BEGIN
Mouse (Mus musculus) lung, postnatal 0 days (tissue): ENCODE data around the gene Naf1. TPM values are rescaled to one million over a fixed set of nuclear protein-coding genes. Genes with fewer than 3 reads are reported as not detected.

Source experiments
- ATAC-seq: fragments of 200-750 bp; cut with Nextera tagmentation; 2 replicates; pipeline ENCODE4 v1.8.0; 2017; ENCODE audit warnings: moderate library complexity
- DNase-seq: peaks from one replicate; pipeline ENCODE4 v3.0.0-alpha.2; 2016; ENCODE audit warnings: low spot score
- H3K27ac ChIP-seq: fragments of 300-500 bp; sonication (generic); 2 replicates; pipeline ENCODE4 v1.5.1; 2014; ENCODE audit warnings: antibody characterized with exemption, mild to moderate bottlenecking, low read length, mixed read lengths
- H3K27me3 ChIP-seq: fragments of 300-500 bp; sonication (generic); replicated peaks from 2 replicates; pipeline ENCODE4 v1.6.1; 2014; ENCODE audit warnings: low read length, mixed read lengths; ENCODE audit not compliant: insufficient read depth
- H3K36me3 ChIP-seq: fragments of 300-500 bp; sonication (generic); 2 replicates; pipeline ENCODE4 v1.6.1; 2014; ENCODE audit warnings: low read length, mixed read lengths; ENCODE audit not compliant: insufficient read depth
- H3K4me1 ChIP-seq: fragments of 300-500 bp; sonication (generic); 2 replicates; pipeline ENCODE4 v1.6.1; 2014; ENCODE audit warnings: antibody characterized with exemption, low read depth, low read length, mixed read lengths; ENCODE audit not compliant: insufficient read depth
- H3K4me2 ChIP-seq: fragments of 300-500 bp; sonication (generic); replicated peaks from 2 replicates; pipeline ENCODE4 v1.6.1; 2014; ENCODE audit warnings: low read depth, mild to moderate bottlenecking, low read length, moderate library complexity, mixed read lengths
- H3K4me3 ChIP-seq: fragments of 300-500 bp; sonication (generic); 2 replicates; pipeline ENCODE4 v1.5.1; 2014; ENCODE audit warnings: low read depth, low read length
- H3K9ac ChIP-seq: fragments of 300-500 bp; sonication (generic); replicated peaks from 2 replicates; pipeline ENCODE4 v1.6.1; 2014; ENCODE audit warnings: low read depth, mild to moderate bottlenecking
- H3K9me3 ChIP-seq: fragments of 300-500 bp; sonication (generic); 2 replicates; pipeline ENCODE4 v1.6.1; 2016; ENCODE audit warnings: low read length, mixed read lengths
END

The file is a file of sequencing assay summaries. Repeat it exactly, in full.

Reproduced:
Mouse (Mus musculus) lung, postnatal 0 days (tissue): ENCODE data around the gene Naf1. TPM values are rescaled to one million over a fixed set of nuclear protein-coding genes. Genes with fewer than 3 reads are reported as not detected.

Source experiments
- ATAC-seq: fragments of 200-750 bp; cut with Nextera tagmentation; 2 replicates; pipeline ENCODE4 v1.8.0; 2017; ENCODE audit warnings: moderate library complexity
- DNase-seq: peaks from one replicate; pipeline ENCODE4 v3.0.0-alpha.2; 2016; ENCODE audit warnings: low spot score
- H3K27ac ChIP-seq: fragments of 300-500 bp; sonication (generic); 2 replicates; pipeline ENCODE4 v1.5.1; 2014; ENCODE audit warnings: antibody characterized with exemption, mild to moderate bottlenecking, low read length, mixed read lengths
- H3K27me3 ChIP-seq: fragments of 300-500 bp; sonication (generic); replicated peaks from 2 replicates; pipeline ENCODE4 v1.6.1; 2014; ENCODE audit warnings: low read length, mixed read lengths; ENCODE audit not compliant: insufficient read depth
- H3K36me3 ChIP-seq: fragments of 300-500 bp; sonication (generic); 2 replicates; pipeline ENCODE4 v1.6.1; 2014; ENCODE audit warnings: low read length, mixed read lengths; ENCODE audit not compliant: insufficient read depth
- H3K4me1 ChIP-seq: fragments of 300-500 bp; sonication (generic); 2 replicates; pipeline ENCODE4 v1.6.1; 2014; ENCODE audit warnings: antibody characterized with exemption, low read depth, low read length, mixed read lengths; ENCODE audit not compliant: insufficient read depth
- H3K4me2 ChIP-seq: fragments of 300-500 bp; sonication (generic); replicated peaks from 2 replicates; pipeline ENCODE4 v1.6.1; 2014; ENCODE audit warnings: low read depth, mild to moderate bottlenecking, low read length, moderate library complexity, mixed read lengths
- H3K4me3 ChIP-seq: fragments of 300-500 bp; sonication (generic); 2 replicates; pipeline ENCODE4 v1.5.1; 2014; ENCODE audit warnings: low read depth, low read length
- H3K9ac ChIP-seq: fragments of 300-500 bp; sonication (generic); replicated peaks from 2 replicates; pipeline ENCODE4 v1.6.1; 2014; ENCODE audit warnings: low read depth, mild to moderate bottlenecking
- H3K9me3 ChIP-seq: fragments of 300-500 bp; sonication (generic); 2 replicates; pipeline ENCODE4 v1.6.1; 2016; ENCODE audit warnings: low read length, mixed read lengths